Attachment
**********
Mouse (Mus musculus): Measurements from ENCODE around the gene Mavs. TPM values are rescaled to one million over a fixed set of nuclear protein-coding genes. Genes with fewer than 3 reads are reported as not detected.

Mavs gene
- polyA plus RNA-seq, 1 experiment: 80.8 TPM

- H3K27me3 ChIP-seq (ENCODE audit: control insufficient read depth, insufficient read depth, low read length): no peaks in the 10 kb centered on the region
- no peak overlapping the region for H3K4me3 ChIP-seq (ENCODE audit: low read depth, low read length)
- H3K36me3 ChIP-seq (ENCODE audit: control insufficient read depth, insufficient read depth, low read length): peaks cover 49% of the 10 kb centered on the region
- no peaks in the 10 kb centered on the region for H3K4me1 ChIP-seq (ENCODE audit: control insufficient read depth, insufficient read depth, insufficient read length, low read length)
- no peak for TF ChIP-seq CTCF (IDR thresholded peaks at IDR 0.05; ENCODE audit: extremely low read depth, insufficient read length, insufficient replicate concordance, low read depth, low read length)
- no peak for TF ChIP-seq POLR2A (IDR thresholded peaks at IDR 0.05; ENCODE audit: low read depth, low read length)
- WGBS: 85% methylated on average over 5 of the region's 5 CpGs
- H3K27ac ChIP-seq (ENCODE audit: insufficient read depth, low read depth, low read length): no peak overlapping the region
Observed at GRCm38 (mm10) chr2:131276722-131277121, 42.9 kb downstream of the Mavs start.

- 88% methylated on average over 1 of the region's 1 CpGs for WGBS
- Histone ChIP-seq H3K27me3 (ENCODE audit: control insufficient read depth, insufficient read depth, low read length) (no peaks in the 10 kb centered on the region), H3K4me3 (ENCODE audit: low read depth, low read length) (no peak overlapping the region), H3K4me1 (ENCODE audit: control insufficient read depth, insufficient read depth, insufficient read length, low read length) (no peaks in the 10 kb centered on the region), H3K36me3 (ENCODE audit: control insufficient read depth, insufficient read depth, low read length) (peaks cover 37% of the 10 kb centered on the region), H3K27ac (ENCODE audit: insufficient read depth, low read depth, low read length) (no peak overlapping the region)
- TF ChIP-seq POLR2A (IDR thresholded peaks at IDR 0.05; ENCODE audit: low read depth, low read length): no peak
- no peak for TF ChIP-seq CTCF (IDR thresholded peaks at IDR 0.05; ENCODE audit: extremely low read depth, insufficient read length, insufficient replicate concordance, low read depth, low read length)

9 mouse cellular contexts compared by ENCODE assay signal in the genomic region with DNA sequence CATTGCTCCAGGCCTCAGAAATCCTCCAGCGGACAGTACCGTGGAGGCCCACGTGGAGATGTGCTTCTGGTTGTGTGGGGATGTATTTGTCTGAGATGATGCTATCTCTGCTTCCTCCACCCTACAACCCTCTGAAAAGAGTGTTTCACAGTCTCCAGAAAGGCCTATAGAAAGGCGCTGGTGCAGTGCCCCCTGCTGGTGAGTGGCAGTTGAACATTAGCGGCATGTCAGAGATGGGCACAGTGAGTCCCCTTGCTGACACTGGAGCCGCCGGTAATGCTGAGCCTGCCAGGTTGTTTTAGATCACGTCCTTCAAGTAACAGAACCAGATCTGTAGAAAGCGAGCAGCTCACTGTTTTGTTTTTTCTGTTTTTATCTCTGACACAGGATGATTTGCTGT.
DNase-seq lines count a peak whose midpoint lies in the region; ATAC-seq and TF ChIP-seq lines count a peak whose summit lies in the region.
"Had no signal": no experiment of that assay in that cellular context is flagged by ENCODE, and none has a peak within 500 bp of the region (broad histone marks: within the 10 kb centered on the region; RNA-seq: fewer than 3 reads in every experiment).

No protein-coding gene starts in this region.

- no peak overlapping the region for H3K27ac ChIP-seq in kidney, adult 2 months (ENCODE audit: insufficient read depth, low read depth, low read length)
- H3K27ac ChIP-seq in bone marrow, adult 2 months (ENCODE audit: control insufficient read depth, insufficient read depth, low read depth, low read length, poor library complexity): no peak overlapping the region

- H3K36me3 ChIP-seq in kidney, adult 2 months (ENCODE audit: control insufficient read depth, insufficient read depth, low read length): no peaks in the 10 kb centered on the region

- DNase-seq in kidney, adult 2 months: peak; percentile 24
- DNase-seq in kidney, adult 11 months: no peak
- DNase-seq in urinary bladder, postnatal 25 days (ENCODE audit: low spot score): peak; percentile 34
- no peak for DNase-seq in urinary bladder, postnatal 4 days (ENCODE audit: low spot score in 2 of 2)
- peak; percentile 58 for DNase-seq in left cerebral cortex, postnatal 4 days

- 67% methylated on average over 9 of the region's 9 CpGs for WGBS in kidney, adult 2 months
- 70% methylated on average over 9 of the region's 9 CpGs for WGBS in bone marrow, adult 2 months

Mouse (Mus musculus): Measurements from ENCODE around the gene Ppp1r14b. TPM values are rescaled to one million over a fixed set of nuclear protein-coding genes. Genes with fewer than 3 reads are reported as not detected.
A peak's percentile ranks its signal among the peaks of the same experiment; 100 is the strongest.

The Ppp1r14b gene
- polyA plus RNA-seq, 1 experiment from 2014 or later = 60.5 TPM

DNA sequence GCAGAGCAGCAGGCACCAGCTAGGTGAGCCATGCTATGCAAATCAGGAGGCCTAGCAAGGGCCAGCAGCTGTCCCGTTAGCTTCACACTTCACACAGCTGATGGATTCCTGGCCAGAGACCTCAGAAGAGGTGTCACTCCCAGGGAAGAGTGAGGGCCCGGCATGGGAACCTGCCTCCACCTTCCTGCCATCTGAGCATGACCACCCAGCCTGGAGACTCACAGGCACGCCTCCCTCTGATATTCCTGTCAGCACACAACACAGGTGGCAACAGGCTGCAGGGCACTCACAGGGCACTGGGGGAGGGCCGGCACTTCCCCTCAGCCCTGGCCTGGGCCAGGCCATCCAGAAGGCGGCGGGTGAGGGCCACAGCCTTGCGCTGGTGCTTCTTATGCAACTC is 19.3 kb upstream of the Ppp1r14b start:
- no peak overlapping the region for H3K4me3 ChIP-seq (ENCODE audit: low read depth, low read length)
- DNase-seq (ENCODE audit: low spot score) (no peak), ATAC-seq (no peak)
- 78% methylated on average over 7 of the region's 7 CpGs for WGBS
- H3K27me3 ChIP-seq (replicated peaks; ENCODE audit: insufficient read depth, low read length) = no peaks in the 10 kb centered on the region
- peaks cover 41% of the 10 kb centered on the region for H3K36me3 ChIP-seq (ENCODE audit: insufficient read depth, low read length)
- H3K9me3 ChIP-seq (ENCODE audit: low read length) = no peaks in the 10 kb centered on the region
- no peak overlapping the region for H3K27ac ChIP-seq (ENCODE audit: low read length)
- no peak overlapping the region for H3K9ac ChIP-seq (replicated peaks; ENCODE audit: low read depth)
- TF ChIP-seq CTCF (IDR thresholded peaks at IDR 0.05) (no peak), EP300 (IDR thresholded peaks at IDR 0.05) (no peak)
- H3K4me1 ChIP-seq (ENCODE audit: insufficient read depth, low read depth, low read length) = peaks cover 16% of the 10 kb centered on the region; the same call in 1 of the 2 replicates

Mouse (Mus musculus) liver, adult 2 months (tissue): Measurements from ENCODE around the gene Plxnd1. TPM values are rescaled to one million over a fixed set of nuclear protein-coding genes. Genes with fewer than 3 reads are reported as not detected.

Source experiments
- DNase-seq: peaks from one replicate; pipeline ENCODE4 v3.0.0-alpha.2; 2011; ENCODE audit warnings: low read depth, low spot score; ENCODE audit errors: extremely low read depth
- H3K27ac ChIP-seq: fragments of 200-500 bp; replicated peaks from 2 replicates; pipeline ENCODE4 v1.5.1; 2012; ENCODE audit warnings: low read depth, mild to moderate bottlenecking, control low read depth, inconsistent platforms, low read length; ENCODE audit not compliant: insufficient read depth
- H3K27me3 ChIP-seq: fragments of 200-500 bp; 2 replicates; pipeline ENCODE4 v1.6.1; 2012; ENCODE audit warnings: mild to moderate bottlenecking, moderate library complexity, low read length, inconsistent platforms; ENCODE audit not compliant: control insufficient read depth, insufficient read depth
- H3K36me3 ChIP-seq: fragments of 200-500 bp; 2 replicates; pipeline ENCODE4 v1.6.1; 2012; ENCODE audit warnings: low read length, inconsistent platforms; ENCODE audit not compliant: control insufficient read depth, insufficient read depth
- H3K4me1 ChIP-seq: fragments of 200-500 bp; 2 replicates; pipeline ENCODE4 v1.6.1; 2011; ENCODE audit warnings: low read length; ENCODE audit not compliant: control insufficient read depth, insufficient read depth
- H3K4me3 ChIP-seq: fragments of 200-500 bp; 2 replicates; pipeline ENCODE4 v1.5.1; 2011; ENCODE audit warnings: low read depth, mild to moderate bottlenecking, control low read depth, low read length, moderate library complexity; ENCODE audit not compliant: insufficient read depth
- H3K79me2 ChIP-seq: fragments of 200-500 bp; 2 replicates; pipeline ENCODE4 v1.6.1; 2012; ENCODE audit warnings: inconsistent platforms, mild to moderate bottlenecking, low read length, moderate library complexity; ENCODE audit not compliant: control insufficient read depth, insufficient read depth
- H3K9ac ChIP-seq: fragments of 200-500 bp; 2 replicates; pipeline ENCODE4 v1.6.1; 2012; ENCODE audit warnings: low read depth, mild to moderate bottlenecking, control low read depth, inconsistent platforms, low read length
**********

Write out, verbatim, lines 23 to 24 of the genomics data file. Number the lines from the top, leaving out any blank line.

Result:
- H3K36me3 ChIP-seq in kidney, adult 2 months (ENCODE audit: control insufficient read depth, insufficient read depth, low read length): no peaks in the 10 kb centered on the region

- DNase-seq in kidney, adult 2 months: peak; percentile 24